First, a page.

Fund road repairs by increasing the income tax

Originally posted May 25, 2014; updated June 9, 2014

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Here's an idea for funding repairs to Michigan's roads and bridges: increase the income tax. The current rate is 4.25%. Increasing it to 5.0% will generate about $1.45 billion, which is about what they say is needed.

 

Here's how I arrived at that $1.45 billion figure. Total revenue from the income tax in 2013 was $8.211 billion. (Source: Annual Report of State Treasurer, page 19) Divide that by 17 and you get $.483 billion, the amount raised by each of one percent (4.25 divided by 17 is .25). Multiply $.483 billion by 3 (the 3 quarters of a percent needed to raise the income rate to 5.0%) and you get $1.449 billion.

 

Here are the advantages of raising the income tax to pay for roads:

  1. Unlike raising the sales tax, it doesn't require a constitutional amendment. It can be enacted by the Legislature.

  2. The legislation itself is simple - just a line added to Section 51 of the Income Tax Act, Act 281 of 1967 (page 12).

  3. Raising the income tax rate has less impact on low income families than raising gasoline taxes or the sales tax. Income tax is paid only on the amount by which adjusted gross income exceeds the total of personal exemptions ($3,950 per person in 2013). Families with higher incomes will bear most of the burden. In 2011, the most recent year for which Treasury has published an analysis of the income tax, 98% of total income tax revenue came from filers with adjusted gross incomes over $50,000 (page 47), and 2011 was before the subtractions for pension income were cut back, which has shifted even more of the burden to higher income filers.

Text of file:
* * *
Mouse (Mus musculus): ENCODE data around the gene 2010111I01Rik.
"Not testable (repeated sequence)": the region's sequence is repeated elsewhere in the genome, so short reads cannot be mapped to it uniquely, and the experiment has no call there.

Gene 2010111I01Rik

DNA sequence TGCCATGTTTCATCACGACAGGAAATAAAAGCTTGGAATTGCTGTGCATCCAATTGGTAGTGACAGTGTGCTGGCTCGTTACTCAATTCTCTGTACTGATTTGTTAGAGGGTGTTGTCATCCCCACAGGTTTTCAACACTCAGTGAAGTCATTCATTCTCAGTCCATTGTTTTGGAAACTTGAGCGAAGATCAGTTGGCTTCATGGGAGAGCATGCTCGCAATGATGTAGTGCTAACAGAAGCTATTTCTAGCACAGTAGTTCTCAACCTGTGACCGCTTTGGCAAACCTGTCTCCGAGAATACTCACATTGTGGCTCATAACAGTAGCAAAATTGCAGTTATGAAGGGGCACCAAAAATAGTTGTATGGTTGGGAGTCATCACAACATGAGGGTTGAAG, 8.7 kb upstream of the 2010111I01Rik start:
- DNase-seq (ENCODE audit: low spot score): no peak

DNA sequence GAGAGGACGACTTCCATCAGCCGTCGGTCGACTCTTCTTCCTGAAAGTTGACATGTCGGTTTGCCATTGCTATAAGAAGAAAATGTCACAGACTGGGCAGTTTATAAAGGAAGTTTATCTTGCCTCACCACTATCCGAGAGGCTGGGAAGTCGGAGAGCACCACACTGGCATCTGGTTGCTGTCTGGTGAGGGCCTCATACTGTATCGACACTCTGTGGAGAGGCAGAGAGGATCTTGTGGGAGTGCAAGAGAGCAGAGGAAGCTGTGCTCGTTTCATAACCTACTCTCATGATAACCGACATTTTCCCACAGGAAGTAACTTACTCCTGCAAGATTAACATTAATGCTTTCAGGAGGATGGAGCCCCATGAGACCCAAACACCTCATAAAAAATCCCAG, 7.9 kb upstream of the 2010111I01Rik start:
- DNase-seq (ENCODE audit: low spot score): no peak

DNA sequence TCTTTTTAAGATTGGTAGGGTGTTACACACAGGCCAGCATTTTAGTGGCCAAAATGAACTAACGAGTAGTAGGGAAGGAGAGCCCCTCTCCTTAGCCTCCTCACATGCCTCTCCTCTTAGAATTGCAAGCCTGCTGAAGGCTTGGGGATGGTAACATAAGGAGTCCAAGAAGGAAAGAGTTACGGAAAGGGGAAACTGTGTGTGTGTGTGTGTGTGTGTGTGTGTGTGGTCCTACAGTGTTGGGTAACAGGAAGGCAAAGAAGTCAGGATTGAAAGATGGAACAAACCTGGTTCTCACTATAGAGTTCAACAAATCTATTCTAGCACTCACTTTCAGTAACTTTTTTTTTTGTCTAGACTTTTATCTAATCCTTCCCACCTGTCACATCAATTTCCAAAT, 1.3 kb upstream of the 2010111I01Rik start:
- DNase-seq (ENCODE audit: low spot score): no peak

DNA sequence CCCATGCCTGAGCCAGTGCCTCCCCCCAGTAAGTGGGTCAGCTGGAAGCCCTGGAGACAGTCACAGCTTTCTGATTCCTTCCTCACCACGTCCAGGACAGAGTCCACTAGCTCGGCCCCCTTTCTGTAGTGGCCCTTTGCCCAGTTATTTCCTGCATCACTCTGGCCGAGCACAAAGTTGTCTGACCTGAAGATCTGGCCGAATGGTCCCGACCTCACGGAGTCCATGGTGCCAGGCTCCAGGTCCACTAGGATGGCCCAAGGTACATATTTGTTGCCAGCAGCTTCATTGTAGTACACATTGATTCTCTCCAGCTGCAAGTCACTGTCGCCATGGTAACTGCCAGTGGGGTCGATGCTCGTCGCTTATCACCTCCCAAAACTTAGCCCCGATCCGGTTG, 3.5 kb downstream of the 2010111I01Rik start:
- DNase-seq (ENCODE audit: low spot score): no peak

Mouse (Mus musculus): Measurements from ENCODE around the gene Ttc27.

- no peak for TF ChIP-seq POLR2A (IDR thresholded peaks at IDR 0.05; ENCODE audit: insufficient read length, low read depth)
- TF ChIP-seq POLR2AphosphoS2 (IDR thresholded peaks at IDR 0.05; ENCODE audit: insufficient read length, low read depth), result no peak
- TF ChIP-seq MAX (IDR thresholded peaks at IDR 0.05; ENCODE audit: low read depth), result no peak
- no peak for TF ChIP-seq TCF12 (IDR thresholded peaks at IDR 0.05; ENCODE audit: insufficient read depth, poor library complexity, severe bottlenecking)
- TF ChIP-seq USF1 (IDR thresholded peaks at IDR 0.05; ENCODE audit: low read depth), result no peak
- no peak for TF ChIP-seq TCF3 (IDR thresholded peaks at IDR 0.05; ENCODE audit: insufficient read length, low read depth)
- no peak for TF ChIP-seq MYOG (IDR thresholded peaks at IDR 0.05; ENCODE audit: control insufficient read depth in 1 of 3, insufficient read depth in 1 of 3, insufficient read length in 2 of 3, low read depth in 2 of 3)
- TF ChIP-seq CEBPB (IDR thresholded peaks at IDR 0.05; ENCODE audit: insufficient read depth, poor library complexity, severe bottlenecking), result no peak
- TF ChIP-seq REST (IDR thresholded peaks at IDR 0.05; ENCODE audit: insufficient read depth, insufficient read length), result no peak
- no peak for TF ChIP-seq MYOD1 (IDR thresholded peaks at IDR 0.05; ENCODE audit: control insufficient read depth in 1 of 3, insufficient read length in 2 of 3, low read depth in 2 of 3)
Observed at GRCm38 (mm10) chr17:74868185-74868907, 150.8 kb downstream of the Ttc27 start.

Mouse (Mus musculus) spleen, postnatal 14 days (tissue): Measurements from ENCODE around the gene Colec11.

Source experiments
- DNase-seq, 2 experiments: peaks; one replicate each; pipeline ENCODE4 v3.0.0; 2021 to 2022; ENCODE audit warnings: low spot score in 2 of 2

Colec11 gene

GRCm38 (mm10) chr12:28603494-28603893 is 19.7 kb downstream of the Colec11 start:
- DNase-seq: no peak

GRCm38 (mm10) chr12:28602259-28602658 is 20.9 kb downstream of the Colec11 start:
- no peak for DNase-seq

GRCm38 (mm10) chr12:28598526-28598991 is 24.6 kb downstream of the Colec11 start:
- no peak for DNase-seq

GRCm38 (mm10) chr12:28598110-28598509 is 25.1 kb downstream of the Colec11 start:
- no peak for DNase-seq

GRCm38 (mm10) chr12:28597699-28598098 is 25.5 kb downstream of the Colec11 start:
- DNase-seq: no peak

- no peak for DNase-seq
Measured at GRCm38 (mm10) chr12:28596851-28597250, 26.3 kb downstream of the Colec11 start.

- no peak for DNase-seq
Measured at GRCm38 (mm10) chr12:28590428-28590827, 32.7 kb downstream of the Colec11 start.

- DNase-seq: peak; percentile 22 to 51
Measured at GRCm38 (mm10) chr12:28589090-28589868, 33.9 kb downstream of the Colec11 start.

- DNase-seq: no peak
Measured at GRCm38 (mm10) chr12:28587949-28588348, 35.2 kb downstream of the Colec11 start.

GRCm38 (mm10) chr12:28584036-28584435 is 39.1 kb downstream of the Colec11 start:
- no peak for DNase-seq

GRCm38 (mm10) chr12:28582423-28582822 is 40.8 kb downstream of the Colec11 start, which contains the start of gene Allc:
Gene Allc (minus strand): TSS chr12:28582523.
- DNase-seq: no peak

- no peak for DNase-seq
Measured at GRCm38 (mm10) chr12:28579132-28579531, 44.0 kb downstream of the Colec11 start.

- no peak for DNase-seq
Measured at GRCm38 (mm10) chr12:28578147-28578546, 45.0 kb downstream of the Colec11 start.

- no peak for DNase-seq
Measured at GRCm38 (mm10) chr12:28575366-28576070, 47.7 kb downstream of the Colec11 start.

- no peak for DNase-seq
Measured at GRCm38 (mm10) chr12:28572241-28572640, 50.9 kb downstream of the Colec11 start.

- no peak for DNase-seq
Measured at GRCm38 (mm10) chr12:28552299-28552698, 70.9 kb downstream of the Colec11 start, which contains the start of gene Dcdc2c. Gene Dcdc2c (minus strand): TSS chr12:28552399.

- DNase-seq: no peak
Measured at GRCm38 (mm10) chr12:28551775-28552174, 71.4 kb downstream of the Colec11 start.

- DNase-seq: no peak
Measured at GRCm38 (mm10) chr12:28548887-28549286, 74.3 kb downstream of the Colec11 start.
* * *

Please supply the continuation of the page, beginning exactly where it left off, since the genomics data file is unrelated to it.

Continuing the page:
Since the effective tax rate is always less than the nominal rate, no one will feel the full .75% increase. In 2011, when the nominal rate was 4.35%, the average effective rate for filers with income over $50,000 was 2.55%. The highest effective rate was 3.42%, and that was for the group with incomes $300,001-400,000 (page 48 of the 2011 individual income tax analysis). And even if the full .75% increase was felt by someone with, for example, an AGI of $100,000, it would amount to less than $750.

 

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